Here is another pointer provided to us by Dick. Much like my lacing sample board, which can be found on my Facebook. Dick shows us here how he keeps samples of different button applications.
And, finally, I can share this one last pointer with you all. In this pointer, Dick shows us how to properly story your expensive and maintained hand tools to avoid damage. There are many more pointers that can be found in these CD's.
But wait, there is more....Dick is also an author of this very informational book on saddle selection. Dick uses factual information, drawings and diagrams to educate everyone from novice to a seasoned horse enthusiast on evaluating the qualities of a good saddle. This book can be found on Besides this book and as stated earlier. Dick has been providing information through his many articles written in the Leather Crafters and Saddler's Journal. Though Dick is no longer associated as a writer for the magazine, he says that he will concentrate on other avenues for sharing his information to interested parties. If you are in the market for more information related to leather or saddle making take a look at Dick's multiple sites. Sherer Custom Saddles, Inc. P.O. Box 385 Franktown, CO 80116 Studio Hours by Appointment Only 303-841-0751 Check out this page for Books & CDs. Dick's eBay site: RLS0919

Sunday, January 6, 2013

Tip or Trick: Safety Bevelers

I decided to start the New Year off with a simple Tip or Trick technique for Safety Bevelers. I have used these Safety Bevelers since I started in leathercraft. I have had good and bad experiences with this tool. I have increased my proficiency with this tools, but there has been some issues still. I am always looking for ways to increase the ability to work my tools. As I was looking around and found this interesting tip/trick for Safety Bevelers. This tip/trick makes so much sense now that slept on it a couple of nights.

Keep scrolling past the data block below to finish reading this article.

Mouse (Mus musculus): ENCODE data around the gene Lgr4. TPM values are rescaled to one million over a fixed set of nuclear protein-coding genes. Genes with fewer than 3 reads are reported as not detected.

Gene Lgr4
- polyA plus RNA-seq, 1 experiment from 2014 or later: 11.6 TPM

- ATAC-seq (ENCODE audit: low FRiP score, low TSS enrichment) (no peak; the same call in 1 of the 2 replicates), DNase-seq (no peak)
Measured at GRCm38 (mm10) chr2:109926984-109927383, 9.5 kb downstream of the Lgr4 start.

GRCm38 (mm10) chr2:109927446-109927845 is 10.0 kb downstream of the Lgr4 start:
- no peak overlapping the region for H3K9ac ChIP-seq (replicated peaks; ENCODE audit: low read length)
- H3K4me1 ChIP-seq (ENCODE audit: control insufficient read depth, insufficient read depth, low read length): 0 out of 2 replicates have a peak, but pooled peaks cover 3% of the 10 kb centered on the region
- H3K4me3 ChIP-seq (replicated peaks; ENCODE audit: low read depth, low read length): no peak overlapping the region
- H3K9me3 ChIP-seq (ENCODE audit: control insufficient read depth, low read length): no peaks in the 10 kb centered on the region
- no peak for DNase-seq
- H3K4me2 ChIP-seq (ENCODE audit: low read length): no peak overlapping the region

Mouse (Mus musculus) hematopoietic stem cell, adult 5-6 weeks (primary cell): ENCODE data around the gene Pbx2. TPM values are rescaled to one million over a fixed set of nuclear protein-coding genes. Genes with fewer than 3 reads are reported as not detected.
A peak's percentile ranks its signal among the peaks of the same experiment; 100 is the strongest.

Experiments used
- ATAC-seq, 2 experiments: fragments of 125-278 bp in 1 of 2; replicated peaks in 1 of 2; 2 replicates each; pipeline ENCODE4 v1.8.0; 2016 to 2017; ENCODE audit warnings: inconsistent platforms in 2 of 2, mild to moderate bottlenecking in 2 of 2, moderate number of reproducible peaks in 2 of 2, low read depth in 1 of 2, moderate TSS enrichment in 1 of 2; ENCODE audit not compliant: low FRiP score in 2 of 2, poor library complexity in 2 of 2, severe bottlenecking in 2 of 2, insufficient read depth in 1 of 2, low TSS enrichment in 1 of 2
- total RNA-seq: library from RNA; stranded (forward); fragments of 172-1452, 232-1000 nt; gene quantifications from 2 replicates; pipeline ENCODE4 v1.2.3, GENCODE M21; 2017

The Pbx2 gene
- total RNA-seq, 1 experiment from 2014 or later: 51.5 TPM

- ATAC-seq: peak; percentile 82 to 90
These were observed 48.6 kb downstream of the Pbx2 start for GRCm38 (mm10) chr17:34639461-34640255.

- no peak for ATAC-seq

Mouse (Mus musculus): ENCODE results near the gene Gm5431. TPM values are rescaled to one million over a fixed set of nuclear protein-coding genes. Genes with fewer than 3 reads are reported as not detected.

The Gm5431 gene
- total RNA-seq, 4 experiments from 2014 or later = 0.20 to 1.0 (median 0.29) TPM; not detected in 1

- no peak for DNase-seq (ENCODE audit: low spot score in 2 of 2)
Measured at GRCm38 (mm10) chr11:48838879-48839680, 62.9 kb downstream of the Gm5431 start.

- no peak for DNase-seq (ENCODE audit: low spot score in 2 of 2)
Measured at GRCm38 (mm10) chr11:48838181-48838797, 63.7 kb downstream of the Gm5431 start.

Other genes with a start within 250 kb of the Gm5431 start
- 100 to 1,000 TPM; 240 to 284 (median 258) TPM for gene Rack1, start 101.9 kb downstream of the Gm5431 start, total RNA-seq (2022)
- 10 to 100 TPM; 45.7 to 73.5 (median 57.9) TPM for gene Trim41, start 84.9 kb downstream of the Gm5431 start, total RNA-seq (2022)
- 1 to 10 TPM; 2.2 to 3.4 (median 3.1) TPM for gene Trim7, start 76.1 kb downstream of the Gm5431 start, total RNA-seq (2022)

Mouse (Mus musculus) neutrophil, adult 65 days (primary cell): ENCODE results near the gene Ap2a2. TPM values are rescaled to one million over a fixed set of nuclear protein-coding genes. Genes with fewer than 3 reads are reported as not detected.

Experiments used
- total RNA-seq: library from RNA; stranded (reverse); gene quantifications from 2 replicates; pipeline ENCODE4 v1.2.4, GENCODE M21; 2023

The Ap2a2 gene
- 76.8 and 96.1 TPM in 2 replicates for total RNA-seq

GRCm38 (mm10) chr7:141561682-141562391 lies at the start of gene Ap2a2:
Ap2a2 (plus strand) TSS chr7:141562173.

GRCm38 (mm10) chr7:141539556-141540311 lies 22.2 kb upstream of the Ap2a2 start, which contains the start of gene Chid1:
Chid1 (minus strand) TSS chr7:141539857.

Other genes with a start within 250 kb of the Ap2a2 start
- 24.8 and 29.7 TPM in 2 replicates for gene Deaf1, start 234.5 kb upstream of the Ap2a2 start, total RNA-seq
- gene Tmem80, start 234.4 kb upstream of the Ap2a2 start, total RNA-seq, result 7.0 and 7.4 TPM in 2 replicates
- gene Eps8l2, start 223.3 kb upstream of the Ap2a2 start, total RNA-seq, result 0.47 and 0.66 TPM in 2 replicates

The Tandy Leather Factory Safety Bevelers come in black paint and the C.S. Osborne Bevelers are somewhat a dull polish look.
I used my 1"x30" belt sander using 1000 grit AO for this project. I carefully started working the area above the blade area making sure to maintain the angle. In photograph here, you can see how uneven the metal is probably from the manufacturing process. Never fear, the sanding belt is here!
Continue until all the paint has been removed and the metal is even and smooth. Warning: Be careful, the metal will be hot if you use this method.
I took some green rouge and loaded my electric buffer wheel. In the pictures here, I polished the edges that I just sanded. I then took a soft cloth (old t-shirt) and hand polished the area to remove any left over rouge or metal fragments.
Here is the finish product. Of course with any project of mine, I took an extra step that I do not think the original author did on his bevelers. I also sanded a small strip on the fore front of the beveler area. I know, this space may not have needed it but on occasions the leading edge may make contact with leather and I thought that a polished edge would be good thing. Any ways, all props to the original author David Kawamura (Forth Worth, Tx) for the information.